Two Canadians reportedly detained in another case linked to the probe were not listed among those convicted.
HAVANA, Cuba—A Cuban court has convicted a dozen people of corruption, including high-ranking government officials, an executive at a state-run nickel company and workers at a joint Cuban-Canadian concern, the official media announced.
Sentences range from four to 12 years in the case involving a contract for the expansion of the Pedro Soto Alba nickel and cobalt processing plant at the Moa mine, the Communist party newspaper Granma reported.
The court in the eastern province of Holguin took into account “the gravity of these acts and their harmful consequences in one of the strategic activities for the nation’s economy and the conduct of the accused, characterized by the loss of ethical values and deception,” the bulletin read.
The announcement was the first official confirmation of a probe that since last year has been the source of rumour and private discussion by diplomats on the island, part of a wider crackdown on graft that caught up several foreigners and sent a chill through the small foreign business community.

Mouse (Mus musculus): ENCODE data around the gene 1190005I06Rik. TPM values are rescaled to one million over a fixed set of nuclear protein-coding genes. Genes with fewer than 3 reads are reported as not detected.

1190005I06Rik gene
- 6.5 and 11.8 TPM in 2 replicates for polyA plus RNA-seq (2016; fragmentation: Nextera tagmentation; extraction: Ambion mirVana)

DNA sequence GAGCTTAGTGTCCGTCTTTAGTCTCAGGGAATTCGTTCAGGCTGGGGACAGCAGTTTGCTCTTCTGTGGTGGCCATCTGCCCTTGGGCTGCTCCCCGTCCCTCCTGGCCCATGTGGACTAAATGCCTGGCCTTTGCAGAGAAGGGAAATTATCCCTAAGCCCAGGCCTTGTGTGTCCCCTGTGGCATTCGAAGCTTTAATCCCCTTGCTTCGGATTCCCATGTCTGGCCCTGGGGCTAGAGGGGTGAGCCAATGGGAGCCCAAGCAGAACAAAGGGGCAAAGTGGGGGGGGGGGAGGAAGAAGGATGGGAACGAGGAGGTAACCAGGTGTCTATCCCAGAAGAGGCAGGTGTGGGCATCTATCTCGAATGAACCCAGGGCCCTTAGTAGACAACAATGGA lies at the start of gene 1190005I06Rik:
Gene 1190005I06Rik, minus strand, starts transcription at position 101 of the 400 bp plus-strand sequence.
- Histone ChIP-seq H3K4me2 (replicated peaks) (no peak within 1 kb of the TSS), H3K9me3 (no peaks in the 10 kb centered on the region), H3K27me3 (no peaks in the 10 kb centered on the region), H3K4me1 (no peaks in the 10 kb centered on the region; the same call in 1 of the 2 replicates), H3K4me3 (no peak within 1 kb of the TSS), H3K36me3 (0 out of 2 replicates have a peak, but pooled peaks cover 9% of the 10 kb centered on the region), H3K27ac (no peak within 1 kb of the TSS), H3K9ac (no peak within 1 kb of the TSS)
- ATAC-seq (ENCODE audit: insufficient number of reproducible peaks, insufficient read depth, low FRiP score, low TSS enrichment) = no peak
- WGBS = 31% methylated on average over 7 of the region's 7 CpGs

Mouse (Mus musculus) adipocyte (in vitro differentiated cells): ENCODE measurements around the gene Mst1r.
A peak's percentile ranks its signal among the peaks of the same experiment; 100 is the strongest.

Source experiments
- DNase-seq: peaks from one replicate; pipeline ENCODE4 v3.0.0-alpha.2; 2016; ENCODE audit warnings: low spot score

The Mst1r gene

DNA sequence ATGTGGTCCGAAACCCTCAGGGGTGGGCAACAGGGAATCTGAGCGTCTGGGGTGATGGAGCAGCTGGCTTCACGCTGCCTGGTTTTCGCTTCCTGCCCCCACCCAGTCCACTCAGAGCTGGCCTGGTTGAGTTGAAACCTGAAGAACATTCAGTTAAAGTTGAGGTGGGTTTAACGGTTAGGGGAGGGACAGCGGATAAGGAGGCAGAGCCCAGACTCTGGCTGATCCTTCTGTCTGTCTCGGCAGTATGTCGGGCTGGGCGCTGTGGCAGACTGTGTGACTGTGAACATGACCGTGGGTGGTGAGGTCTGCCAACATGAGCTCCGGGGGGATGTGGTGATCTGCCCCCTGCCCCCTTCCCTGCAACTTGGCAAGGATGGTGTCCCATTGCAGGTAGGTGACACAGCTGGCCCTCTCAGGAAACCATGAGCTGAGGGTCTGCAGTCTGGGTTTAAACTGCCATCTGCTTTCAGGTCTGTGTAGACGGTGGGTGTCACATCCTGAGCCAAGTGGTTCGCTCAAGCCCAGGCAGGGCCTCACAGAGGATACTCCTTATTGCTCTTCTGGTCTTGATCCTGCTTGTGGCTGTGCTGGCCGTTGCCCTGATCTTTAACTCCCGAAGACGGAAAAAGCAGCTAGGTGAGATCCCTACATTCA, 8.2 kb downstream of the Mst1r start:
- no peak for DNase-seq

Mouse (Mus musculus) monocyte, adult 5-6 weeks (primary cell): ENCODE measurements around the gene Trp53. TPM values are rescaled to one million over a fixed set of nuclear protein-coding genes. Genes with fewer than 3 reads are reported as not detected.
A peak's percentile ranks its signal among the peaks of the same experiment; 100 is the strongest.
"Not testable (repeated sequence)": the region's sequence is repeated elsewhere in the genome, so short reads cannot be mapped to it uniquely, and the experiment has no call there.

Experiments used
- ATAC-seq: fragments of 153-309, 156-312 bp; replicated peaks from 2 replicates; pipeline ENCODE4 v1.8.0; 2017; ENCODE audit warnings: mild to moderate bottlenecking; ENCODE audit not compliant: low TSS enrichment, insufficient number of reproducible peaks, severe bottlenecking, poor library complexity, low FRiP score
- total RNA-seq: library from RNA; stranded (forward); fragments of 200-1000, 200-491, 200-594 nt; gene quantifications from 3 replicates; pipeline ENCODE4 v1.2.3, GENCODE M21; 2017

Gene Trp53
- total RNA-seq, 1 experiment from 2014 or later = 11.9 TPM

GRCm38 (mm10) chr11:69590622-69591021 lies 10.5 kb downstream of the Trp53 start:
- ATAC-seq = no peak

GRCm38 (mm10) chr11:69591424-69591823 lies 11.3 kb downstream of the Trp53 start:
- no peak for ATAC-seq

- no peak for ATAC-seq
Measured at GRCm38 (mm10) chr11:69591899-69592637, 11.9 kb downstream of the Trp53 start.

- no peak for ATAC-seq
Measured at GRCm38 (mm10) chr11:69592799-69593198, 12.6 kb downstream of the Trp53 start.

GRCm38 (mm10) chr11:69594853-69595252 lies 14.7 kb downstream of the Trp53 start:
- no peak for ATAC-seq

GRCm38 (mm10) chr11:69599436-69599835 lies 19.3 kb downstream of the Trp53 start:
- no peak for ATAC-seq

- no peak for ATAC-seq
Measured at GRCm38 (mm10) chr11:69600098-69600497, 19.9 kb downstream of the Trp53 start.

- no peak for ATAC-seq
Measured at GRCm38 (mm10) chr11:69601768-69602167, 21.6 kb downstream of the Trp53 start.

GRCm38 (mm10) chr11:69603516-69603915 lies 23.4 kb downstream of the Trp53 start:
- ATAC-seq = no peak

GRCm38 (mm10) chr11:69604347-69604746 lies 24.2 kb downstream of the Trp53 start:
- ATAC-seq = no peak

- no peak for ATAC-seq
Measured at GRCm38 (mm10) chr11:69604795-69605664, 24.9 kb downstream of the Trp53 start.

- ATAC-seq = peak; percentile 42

The stiffest prison terms were handed down to three former vice-ministers at the Ministry of Basic Industry, which oversees nickel production. They were Alfredo Rafael Zayas Lopez, sentenced to 12 years, Ricardo Gonzalez Sanchez, 10 years) and Antonio Orizon de los Reyes Bermudez, sentenced to eight years.
Cristobal de la Caridad Saavedra Montero, business director of state-run Cubaniquel, was given six years.
Accounting executive Alfredo Barallobre Rodriguez and deputy production director Orlando Carmenaty Olmo of Empresa Moa Nickel SA, jointly operated by Cuba and Toronto-based mining company Sherritt International Corp., were sentenced to six and five years, respectively.
Sherritt representatives did not immediately reply to phone and e-mail messages seeking comment.
Six others were also sentenced. All can appeal.
Two foreign businesspeople told The Associated Press in November that the same probe had led to the shuttering of Canadian companies Tri-Star Caribbean and Tokmakjian Group, as well as investment firm Coral Capital Group, headed up by a Briton.
Two Canadians and a Czech who were reportedly detained in the case were not listed among those convicted.
Nickel production is one of Cuba’s main sources of foreign income, along with tourism.
In April a senior government official said the mineral accounted for 30% of exports in 2011, which would put nickel revenues at $1.8 billion for the year based on recently released overall export figures.